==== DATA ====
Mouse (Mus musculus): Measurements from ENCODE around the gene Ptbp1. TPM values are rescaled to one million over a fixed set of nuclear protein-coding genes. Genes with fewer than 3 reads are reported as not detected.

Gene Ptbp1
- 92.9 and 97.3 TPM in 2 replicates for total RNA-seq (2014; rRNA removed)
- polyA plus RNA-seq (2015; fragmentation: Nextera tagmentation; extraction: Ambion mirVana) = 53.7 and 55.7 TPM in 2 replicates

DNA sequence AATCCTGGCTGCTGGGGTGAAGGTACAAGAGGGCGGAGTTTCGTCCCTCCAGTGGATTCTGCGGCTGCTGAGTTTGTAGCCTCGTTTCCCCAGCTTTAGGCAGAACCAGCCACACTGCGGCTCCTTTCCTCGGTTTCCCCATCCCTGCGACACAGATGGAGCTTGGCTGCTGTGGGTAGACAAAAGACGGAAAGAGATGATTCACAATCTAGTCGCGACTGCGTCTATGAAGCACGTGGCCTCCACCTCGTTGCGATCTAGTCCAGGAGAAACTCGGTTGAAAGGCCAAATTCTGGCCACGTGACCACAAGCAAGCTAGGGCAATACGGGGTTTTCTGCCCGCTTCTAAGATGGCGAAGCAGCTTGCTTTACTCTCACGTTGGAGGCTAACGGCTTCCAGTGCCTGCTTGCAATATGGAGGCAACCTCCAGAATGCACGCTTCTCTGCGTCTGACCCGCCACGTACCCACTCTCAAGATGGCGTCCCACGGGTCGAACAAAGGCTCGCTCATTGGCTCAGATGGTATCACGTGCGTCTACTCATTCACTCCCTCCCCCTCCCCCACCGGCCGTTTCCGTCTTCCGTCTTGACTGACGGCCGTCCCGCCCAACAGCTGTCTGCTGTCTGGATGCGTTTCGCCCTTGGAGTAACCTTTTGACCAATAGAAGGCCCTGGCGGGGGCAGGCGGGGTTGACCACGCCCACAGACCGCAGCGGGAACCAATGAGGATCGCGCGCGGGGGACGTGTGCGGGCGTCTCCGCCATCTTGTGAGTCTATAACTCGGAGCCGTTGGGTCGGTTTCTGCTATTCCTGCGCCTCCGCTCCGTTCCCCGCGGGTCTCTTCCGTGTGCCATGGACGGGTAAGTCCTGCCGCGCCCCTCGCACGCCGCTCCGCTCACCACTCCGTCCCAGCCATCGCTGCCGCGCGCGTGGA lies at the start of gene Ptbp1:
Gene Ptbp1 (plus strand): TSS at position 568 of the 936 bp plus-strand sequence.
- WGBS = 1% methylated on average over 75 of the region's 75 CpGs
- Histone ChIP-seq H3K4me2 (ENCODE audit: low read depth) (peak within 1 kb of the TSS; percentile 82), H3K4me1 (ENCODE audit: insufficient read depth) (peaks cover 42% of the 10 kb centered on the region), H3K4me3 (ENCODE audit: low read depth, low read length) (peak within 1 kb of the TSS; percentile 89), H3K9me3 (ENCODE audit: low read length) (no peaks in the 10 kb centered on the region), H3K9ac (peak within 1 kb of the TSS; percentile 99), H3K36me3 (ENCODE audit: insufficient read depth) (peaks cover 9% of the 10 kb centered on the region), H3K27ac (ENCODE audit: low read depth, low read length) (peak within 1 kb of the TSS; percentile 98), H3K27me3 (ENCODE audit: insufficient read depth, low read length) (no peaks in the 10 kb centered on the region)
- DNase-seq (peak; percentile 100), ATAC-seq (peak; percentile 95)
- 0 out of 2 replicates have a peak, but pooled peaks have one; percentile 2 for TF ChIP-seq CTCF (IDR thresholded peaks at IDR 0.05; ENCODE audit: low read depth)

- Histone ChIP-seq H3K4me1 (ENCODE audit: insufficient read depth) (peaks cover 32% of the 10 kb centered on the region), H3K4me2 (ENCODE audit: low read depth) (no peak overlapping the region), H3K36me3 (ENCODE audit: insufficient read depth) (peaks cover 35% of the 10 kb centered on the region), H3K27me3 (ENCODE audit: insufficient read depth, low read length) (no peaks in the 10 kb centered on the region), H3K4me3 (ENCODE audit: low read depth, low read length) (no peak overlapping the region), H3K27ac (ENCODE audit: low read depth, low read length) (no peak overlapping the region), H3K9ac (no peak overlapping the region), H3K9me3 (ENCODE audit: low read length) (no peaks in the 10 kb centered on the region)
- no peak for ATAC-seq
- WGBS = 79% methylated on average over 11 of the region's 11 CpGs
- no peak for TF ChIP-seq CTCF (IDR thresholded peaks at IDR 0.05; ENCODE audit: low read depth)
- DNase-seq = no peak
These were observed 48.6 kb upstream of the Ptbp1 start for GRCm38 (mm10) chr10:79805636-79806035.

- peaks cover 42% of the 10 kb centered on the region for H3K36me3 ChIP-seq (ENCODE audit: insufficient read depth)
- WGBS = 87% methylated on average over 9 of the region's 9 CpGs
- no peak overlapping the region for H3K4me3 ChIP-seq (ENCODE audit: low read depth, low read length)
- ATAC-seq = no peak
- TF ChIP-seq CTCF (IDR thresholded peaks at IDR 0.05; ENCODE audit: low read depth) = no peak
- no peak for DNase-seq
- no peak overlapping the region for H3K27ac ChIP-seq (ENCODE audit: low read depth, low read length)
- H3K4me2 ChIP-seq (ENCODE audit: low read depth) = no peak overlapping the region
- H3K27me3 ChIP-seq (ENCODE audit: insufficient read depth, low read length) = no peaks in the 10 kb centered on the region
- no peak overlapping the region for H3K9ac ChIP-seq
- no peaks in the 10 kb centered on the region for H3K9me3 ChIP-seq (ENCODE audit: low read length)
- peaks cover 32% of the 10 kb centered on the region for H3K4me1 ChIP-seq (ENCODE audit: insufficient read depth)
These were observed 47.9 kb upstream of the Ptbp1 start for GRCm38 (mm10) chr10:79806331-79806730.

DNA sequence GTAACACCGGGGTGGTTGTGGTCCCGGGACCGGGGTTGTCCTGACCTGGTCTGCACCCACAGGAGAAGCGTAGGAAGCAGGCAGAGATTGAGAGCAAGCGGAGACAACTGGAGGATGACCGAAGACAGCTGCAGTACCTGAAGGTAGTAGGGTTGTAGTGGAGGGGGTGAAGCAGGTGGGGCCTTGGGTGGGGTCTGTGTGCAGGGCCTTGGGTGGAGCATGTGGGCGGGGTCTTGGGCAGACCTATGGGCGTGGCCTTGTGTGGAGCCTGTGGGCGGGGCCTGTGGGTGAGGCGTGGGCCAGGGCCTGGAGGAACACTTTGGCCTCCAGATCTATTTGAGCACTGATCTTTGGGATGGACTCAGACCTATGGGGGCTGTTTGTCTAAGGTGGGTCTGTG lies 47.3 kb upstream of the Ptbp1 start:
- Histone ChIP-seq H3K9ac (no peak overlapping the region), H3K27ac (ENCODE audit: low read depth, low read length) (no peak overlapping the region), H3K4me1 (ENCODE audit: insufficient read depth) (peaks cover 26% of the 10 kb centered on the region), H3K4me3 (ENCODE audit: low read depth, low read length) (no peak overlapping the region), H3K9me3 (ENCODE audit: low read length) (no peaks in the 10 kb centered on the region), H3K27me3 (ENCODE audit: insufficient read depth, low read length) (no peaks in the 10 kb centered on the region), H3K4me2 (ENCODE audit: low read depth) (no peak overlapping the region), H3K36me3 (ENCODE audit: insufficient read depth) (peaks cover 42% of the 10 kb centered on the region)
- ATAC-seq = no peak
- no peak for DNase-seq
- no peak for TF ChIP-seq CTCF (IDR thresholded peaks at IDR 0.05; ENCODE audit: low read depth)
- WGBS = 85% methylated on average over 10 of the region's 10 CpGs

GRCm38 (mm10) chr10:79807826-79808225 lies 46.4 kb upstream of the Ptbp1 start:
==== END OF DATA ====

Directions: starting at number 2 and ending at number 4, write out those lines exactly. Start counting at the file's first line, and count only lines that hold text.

Gene Ptbp1
- 92.9 and 97.3 TPM in 2 replicates for total RNA-seq (2014; rRNA removed)
- polyA plus RNA-seq (2015; fragmentation: Nextera tagmentation; extraction: Ambion mirVana) = 53.7 and 55.7 TPM in 2 replicates